Dave Gale reports from the 2016 Brighton Modular Meet, held on on the sunny South Downs…
Sussex University was the venue for this year’s Modular Meet in Brighton.
In a rather beautiful setting, at the top of the South Downs, Sussex University recently played host to the annual Brighton Modular Meet, offering modular users, designers and general modular folk, a place to hang out with similar minded people and discuss all matters, well, modular.
More Aira than you can shake a stick at! Plenty of demo kit from Roland.
Apart from many members of the general public, who had brought along their modular and sometimes quite esoteric kit, there was a very healthy contingent of companies keen to announce and show their wares.
ALM Busy Circuits had a clutch of new modules to show off; the Fizzle Guts is a new dual channel filter, centred around the chip from the old Casio FZ-1 sampling keyboard, and sounding suitably crunchy as you would expect. Resonance is stepped, which makes for an interesting oddity of the design, but be forewarned: for the moment, the unit is on a very limited run.
The new System 500 from Roland was proving very popular…
Also on demo was the new PE-1 EQ, which is based on the Tascam Portastudio EQ, demonstrating another simple idea, but full of interesting character. Finally Akemie’s Taiko is essentially a drum module, based around FM synthesis, sounding unique and a good companion to ALM’s other Taiko modules.
Abstract Data had a nice demo rig, demonstrating its love of minimal techno. The company’s ADE-32 Octocontroller module is a beautifully designed, multi-purpose unit, which offers all sorts of useful modulation and triggering sources, sometimes loop based, and sometimes random. Thanks to the elegant display, it’s very easy to see what is being controlled, and the latest firmware update (just released) refines certain elements of functionality even further, including muting options and transport control.
A whole lot of Boom from SE! Plenty of modular options to suit all budgets
AJH Synth was showing its latest offerings, alongside the classic MiniMod Model D clone. The outstanding new Rings SM module offers a Moog style mixer, ring mod and sub-octave generator, all in one unit, sounding huge and full of colour, while the soon-to-be-released Sonic XV filter is based on the Moog Musonic V synth, and described by AJH as a ‘Diode Ladder Wave Filter’. In typical AJH style, there’s much more on offer here than a standard filter, including 24dB, 6dB/octave modes and a band pass mode, and the ability to input two signals, with additional wave shaping capability.
A very brave member of the public transported in his 5U format modular
Studio Electronics was showing off its superb Sensei system, which is the full SE modular in a rather fetching Mono-Rocket case (reviewed in MT159), but for those looking for something more affordable, the new Tonestar 2600 was also on show, offering all the best bits from the SE Modular range, in a pint sized, single voice package. Alongside these two Goliaths, the new Quadnic Oscillator (reviewed next issue) module and Charcot Circles sequencer (reviewed MT160) were also holding centre stage.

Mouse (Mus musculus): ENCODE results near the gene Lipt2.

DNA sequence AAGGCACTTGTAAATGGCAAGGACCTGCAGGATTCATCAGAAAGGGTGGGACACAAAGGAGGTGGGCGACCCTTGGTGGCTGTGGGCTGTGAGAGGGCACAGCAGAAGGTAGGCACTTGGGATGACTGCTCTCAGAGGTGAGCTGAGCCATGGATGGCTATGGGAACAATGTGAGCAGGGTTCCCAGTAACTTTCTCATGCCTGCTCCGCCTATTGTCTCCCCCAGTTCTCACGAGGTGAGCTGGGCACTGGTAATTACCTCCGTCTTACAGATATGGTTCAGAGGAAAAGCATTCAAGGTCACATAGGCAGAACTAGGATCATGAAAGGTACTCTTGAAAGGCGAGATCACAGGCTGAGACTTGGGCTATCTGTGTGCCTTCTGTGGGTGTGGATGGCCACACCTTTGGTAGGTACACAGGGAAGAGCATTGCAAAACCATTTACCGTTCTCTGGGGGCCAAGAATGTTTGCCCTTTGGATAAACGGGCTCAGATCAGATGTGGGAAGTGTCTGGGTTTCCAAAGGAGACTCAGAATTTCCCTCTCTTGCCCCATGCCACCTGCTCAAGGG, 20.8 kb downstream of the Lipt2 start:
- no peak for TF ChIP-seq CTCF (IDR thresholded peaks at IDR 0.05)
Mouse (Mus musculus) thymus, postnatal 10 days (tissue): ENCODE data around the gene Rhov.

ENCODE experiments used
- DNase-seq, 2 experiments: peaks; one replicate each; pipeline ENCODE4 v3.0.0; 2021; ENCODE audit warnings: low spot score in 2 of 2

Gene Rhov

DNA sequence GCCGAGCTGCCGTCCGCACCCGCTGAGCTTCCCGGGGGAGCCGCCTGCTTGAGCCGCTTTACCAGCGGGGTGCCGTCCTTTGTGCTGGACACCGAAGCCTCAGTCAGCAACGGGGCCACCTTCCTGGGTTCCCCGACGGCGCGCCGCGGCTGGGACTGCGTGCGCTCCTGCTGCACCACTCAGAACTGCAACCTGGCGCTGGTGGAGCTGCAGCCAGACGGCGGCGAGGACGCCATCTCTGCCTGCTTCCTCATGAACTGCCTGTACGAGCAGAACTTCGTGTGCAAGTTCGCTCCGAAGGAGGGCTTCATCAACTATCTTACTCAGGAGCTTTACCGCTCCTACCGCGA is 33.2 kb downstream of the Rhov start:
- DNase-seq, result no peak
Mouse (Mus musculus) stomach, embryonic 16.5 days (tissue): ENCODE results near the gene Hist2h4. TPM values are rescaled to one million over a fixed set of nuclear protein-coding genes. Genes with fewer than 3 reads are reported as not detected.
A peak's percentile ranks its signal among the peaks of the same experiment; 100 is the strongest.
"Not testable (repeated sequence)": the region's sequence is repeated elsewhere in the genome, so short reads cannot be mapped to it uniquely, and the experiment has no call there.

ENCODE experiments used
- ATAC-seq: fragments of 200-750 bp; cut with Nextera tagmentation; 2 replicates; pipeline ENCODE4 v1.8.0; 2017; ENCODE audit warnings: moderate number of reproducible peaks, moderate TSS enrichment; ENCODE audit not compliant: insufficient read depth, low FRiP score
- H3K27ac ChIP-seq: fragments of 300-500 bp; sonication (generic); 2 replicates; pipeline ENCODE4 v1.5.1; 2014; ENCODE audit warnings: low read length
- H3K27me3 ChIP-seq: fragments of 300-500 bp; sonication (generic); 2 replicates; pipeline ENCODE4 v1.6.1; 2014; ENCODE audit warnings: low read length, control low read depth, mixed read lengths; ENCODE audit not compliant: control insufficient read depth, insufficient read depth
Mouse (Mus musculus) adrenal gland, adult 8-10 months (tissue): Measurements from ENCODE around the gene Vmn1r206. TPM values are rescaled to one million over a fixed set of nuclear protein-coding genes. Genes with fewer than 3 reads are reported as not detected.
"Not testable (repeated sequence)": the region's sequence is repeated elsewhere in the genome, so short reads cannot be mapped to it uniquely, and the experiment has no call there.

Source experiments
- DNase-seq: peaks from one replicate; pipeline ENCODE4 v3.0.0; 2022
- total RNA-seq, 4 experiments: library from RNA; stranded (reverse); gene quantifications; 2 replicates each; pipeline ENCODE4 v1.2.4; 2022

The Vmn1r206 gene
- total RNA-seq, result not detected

As if to highlight how important these Modular Meets have become, Roland was also in attendance, with a vast array of equipment on show. The jewel in the crown was the new System 500, complete with its own matching case and sounding awesome, especially when paired with the four Aira pedals, and the rest of the Aira range. Roland was also demonstrating its new Aira Modular Customizer which, thanks to either tablet or Mac/PC software, will allow the user to literally create an entire modular system on a single pedal. It’s a very clever and highly flexible system, that offers a whole world of additional functionality to a single pedal, whether in a Eurorack, or even standalone.
The outstanding new ALM ‘Fizzle Guts’ had its first outing, to great acclaim.
Synovatron had an interesting offering, allowing Moog Voyager users to connect their expansion ports to the VXP1 which allows the additional ports on the Voyager to be interfaced, in a convenient format, right in your Eurorack.
Some lovely techno sounds generated by the Abstract Data rig
Nobots was demonstrating its new prototype modules, under the codename The Octopodes which aims to offer a hugely versatile set of modules, particularly useful for clocking, triggering and more. The six modules on display are due to be on sale later this year, in kit form.
The two latest offerings from AJH: ring modulation, filtering and so much more!
And talking of kits, Thonk was very present, as one would expect being Brighton locals, with a nice shop and a couple of demo rigs. Very much in operation was the new Turing Machine Mk2 which takes the original Turing to new heights, complete with expansion capabilities.
Some exciting new prototypes from Nobots. The modules are in there somewhere!
Apart from the trade and demonstrator stands, there was a steady stream of modular based performances, with notable artists VCOADSR and Dan Hignell, but one of the highlights of the day was a demonstration of the research study Mini-Oramics which is a further development of the Oramics system, originally created by Daphne Oram. Tom Richards demonstrated this exceptionally interesting concept, where the musician literally ‘draws’ onto an acetate, rather like an old overhead projector, to then see the squiggles playback, in both pitch and dynamics.
Thonk were keen to show off the wonderful Turing Machine Mk2 kit. Where’s my soldering iron?
Now very much a fixture in the Modular calender, follow Brighton Modular Meet on Facebook and Twitter, for news about further upcoming events. This was a very insightful and relaxed day out, on the Downs